Regulations 42 C.F.R. §411.40 through § 411.47 specifically discuss workers’ compensation claims. 42 C.F.R. § 411.47(a)(1) details Medicare’s recovery when there is a lump-sum compromise settlement of a workers’ compensation claim and the settlement allocates a portion of the payment for medical expenses and also provides a reasonable income replacement element. If there is not reasonable consideration of both medical and income replacement, a ratio between the amount awarded (minus reasonable procurement costs) and the total exposure is applied to the total medical expenses incurred as a result of the claim up to the date of settlement. The product is the amount to be considered as the reasonable payment of medical expenses from the settlement.
Given Medicare’s status as a secondary payer, settlements that close out future medical rights should give Medicare’s interests reasonable consideration in order to prevent a cost shift of the future medical expenses to Medicare. If appropriate, this may be accomplished by the establishment of a future medical allocation or Medicare Set-Aside (MSA) that is funded at time of settlement. This allocation reduces the probability of Medicare making future conditional payments in the claim.
CMS has issued memoranda to guide parties in assessing adequate consideration of Medicare’s interests in a settlement. The content of the memoranda, CMS’ policies and review procedures have been consolidated in several WCMSA Reference Guides. The most recent WCMSA Reference Guide, Version 2.5 was released on April 4, 2016. Sections 1 and 8 state the following: “There are no statutory or regulatory provisions requiring that you submit a WCMSA amount proposal to CMS for review.” If however, you choose to use the WCMSA review process, compliance with CMS’ established policies and procedures is expected.
CMS review of proposed WCMSA proposals is available when CMS’ internal workload review thresholds are met. The review threshold for a current Medicare beneficiary is a projected settlement that exceeds $25,000. If the claimant has a reasonable expectation of Medicare enrollment within 30 months of the settlement date, the projected settlement must exceed $250,000. The Guide further states the establishment of these workload review thresholds does not mean that claimants “may settle below the threshold with impunity.” Rather, settlements must consider Medicare’s interests in order to prevent a cost shift of WC injury related expenses to Medicare. If CMS review and approval is secured, Medicare will become the primary payer for future injury related Medicare covered treatment upon proper exhaustion of the MSA funds.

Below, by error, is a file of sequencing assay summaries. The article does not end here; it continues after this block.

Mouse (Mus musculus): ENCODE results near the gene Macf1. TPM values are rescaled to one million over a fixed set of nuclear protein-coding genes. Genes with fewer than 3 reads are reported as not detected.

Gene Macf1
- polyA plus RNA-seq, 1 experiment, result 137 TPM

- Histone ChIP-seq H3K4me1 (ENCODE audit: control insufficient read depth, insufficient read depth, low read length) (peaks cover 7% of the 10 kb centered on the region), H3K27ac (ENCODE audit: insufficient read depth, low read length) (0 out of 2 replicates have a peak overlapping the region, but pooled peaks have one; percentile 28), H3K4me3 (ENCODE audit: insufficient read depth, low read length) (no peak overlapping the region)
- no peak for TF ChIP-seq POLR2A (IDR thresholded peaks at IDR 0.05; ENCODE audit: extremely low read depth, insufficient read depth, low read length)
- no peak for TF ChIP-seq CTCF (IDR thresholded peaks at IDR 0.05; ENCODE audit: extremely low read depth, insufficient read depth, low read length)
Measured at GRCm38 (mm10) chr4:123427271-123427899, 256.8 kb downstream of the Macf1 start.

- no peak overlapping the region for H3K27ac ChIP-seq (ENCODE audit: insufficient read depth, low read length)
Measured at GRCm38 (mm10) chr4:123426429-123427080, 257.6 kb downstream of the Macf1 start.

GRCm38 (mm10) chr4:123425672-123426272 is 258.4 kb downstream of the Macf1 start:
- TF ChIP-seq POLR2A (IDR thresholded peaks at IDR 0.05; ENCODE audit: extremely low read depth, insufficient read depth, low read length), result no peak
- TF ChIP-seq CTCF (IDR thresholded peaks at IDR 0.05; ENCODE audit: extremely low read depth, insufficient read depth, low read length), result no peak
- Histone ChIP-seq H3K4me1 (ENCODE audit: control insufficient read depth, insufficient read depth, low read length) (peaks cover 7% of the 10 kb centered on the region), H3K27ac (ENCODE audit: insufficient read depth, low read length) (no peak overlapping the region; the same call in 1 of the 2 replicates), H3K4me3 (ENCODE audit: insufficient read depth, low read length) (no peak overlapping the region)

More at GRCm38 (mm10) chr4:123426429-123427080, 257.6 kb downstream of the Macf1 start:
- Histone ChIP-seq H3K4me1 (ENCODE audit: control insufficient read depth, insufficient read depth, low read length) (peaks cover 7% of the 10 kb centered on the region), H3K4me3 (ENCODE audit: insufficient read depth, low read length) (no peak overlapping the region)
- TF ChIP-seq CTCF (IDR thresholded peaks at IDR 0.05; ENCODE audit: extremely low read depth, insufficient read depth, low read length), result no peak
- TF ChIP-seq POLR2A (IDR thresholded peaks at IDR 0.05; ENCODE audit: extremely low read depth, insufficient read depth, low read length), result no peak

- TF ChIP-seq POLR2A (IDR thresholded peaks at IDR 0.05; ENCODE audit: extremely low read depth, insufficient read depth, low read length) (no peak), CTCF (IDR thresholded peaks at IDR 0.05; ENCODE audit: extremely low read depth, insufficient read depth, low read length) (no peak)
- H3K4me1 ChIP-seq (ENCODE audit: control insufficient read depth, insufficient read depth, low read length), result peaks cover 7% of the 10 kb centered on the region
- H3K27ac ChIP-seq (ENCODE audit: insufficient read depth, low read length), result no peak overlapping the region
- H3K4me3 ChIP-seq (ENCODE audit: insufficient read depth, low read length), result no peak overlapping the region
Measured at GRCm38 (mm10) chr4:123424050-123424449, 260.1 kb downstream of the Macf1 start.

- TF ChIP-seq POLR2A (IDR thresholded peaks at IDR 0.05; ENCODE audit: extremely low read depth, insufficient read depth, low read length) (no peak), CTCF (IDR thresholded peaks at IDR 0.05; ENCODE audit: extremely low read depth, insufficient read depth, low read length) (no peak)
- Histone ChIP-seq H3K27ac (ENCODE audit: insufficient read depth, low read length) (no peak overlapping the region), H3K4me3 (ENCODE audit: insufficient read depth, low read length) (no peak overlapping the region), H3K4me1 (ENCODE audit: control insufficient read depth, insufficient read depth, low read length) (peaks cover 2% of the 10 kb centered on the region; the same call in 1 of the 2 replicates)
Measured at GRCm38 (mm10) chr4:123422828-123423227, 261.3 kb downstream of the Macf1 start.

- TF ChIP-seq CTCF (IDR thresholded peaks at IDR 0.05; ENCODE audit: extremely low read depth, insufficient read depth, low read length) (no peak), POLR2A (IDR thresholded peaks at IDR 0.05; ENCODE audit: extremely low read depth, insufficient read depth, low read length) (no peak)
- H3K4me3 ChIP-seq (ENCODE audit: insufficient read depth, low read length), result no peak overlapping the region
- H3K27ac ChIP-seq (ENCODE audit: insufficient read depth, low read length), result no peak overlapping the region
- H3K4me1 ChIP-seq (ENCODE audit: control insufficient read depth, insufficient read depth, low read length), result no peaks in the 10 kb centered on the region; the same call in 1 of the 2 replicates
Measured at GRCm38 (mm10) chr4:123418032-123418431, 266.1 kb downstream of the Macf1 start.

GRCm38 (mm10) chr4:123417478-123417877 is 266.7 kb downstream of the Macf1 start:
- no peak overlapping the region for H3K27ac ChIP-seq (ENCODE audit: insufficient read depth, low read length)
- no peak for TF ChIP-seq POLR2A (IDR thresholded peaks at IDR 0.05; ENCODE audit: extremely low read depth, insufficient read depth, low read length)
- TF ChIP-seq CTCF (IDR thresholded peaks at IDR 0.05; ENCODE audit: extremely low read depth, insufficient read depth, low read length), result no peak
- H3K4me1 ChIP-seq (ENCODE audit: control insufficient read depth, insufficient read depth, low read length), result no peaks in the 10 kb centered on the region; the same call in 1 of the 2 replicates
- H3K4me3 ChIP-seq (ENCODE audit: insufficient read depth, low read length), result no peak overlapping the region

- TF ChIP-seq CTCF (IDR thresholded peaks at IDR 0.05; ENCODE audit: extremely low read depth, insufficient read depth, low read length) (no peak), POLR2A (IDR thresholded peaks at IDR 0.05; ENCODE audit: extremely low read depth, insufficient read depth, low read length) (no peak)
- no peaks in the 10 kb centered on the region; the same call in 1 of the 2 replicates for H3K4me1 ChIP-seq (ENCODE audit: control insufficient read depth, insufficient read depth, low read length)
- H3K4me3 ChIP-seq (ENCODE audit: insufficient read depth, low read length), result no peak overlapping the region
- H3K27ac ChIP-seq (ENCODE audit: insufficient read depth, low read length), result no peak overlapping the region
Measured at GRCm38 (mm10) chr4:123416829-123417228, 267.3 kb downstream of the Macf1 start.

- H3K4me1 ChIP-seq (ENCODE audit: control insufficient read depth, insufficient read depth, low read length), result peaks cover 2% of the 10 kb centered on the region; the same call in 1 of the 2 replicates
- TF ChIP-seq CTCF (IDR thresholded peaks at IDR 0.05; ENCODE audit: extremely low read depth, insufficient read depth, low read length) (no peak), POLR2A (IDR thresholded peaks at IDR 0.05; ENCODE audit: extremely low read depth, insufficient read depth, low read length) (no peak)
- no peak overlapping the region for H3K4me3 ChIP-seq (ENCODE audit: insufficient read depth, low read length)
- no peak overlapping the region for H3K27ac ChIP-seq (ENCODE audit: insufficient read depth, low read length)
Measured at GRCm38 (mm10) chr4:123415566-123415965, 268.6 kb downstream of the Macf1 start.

Medicare has also advised in its WCMSA Reference Guide (Version 2.5, April 4, 2016) that it has no interest in workers’ compensation claims when: (a) the facts of the case demonstrate that the individual is only being compensated for past medical expenses; (b) there is no evidence that the individual is attempting to maximize other aspects of the claim (disproportionate permanency or lost wages); and (c) the claimant’s treating physicians conclude (in writing) that to a reasonable degree of medical certainty the claimant no longer requires any Medicare-covered treatments related to the claim. Section 4.2, RG 2.5.
No court has determined that the MSP or the Code of Federal Regulations requires that workers’ compensation settlements use a specific method to project reasonably expected Medicare benefits, or that CMS should review the settlement. Medicare has clearly stated that there are no statutory or regulatory requirements that a WCMSA be submitted to CMS for review. In light of this, Medicare’s interests in a workers’ compensation or liability settlement may be given reasonable consideration in a variety of ways. These may include, but are not limited to: under threshold commutation MSAs that are not submitted to CMS for review; above threshold MSAs that may or may not be submitted to CMS for review; a compromise MSA funded from the net settlement; commutation and waiver MSAs; zero future treatment MSAs; zero waiver requests that are submitted to CMS for review; or a certified MSA. The selection of the best method for providing reasonable consideration of Medicare’s interests in a particular settlement should be done on a case by case basis.
Although the Medicare Act may be a convoluted text, its essence boils down to the fact that Medicare is a secondary payer when a primary payer is available. This means that settlements should consider Medicare’s interests in the particular claim and avoid cost shifting future injury related treatment expenses to it. Parties should also address reimbursement of Medicare’s conditional payments and those of any Medicare Part C plans in connection with their settlements.
Rasa Fumagalli, J.D, MSCC is the Director of Compliance at NuQuest, where Patrick Czuprynski J.D., MSCC, serves as an MSP Compliance Attorney.